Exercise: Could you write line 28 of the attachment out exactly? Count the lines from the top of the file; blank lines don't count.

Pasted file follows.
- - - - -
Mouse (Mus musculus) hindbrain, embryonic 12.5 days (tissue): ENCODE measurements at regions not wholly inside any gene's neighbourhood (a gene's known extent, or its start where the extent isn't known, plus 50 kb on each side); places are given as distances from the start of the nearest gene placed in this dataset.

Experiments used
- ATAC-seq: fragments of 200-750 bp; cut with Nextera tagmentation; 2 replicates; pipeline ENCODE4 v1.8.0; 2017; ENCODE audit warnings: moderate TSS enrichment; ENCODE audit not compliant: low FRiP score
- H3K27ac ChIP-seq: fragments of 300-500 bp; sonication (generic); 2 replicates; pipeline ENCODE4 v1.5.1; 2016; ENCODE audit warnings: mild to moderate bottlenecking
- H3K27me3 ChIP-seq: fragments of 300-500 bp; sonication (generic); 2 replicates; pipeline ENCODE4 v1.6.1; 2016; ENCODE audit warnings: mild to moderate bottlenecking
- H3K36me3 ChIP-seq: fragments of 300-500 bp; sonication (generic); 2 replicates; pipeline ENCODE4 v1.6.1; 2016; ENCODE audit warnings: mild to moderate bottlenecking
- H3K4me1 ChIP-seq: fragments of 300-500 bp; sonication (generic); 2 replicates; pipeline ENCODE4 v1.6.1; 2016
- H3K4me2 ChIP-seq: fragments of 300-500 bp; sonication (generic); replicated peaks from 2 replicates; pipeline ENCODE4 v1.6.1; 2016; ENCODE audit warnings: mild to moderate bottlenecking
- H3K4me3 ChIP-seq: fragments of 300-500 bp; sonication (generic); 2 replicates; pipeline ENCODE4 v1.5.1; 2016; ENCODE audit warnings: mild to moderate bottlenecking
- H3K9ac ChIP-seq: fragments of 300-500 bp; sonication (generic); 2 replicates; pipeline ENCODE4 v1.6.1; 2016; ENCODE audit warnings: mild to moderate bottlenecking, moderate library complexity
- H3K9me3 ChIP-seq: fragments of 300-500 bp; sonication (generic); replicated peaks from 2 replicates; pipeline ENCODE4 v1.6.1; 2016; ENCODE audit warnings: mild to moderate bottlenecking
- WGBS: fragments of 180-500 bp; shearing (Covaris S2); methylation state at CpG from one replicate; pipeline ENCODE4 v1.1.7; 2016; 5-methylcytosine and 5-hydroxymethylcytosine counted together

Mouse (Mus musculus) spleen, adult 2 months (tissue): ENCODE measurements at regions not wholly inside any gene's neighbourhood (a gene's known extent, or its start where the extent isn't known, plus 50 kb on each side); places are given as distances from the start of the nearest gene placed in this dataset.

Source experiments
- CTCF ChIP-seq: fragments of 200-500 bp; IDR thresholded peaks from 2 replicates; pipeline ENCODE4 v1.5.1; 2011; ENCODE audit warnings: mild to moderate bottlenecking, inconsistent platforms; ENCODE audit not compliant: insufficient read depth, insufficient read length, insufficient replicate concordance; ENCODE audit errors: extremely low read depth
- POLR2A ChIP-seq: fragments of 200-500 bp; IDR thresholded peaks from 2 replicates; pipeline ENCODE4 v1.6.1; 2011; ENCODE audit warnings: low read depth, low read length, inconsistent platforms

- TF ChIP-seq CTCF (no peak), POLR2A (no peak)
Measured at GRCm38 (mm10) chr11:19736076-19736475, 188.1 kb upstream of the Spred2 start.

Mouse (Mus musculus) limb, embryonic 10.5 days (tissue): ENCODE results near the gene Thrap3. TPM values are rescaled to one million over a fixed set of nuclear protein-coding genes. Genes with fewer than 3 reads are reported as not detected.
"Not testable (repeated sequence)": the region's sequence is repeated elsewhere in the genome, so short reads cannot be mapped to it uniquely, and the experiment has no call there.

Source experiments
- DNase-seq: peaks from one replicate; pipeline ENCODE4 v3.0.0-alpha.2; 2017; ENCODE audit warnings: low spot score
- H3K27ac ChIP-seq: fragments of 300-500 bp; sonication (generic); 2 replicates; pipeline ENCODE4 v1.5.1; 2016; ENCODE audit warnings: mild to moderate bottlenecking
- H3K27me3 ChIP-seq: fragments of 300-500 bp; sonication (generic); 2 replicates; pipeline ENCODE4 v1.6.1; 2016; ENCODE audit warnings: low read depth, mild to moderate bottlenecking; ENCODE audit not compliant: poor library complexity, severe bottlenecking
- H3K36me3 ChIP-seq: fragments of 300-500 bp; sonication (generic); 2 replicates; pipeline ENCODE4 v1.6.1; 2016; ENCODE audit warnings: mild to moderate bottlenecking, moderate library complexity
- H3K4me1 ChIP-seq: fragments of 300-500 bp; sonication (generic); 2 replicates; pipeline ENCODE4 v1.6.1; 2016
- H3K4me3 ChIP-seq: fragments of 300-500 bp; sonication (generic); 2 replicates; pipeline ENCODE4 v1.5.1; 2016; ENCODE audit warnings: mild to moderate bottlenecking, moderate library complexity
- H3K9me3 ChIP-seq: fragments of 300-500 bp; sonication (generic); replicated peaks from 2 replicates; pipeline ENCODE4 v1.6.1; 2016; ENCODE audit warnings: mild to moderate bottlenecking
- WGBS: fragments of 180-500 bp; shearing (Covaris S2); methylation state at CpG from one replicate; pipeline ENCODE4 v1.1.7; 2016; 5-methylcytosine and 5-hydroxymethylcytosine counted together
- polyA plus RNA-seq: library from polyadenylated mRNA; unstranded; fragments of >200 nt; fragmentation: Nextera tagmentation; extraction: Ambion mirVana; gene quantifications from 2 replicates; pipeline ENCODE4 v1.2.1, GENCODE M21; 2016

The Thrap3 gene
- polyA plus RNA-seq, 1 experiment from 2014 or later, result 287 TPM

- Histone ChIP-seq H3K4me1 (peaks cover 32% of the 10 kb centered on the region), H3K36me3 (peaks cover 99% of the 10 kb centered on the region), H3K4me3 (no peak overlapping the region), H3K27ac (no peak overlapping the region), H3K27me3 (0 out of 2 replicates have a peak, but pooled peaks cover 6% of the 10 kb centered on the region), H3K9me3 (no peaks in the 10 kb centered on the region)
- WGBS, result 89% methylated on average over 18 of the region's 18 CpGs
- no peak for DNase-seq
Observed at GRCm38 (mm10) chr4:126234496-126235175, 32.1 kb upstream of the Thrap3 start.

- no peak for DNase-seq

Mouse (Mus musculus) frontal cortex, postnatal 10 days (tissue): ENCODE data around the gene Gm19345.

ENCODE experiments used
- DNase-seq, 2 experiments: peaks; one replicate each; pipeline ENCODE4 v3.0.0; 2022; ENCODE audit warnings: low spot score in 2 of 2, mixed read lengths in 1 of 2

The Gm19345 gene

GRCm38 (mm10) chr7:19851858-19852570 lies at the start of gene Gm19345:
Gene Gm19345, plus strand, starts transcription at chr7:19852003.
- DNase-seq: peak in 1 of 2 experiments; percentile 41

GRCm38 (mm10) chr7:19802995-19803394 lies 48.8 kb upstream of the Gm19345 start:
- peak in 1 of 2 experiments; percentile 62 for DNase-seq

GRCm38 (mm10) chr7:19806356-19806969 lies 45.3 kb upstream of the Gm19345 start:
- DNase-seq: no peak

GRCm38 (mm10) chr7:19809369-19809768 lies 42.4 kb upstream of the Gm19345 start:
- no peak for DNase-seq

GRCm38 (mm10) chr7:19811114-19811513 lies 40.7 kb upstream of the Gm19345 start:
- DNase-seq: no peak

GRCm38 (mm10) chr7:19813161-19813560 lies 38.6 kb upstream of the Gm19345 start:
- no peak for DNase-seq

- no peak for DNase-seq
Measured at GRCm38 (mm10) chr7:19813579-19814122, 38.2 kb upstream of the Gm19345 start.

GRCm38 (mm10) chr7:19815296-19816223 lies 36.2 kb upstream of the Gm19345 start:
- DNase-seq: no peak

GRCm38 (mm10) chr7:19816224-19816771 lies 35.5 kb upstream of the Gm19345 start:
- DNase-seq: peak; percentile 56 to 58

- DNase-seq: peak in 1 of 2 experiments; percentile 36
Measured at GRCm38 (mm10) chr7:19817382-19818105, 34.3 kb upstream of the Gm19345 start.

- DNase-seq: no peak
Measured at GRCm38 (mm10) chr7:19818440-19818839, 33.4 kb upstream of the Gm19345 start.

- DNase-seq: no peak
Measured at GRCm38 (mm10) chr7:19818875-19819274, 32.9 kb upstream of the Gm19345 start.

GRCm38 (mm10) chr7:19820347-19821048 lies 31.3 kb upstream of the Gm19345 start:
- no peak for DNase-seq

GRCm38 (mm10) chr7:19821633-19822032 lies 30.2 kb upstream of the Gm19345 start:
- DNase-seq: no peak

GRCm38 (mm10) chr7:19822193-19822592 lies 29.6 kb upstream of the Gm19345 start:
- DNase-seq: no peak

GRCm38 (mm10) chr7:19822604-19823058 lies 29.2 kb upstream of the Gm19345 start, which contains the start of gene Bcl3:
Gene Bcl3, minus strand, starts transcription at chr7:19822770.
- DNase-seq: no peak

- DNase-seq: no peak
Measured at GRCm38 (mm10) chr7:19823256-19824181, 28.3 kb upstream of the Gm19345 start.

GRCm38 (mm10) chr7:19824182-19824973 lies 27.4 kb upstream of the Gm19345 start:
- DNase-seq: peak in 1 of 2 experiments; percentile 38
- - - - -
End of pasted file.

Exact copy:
- H3K9me3 ChIP-seq: fragments of 300-500 bp; sonication (generic); replicated peaks from 2 replicates; pipeline ENCODE4 v1.6.1; 2016; ENCODE audit warnings: mild to moderate bottlenecking